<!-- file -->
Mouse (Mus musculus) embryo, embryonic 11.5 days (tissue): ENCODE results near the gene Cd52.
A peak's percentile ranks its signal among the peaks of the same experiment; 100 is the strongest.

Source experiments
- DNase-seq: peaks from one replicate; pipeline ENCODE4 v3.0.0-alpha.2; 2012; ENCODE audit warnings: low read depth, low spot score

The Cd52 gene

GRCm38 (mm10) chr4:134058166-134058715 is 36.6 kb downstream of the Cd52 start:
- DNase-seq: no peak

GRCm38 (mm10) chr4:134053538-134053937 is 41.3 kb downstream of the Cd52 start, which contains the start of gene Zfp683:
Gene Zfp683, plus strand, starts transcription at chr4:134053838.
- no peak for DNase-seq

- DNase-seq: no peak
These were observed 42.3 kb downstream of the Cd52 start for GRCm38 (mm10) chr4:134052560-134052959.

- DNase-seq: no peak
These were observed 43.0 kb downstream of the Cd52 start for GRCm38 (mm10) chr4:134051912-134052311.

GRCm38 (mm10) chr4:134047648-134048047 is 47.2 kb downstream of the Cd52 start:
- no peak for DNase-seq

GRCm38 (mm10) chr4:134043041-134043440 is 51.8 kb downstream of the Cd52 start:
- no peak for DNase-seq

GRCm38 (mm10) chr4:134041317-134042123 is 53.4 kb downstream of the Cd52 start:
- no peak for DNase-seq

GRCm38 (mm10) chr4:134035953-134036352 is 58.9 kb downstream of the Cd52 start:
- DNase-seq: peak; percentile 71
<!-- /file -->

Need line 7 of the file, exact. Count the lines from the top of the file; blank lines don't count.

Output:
- DNase-seq: no peak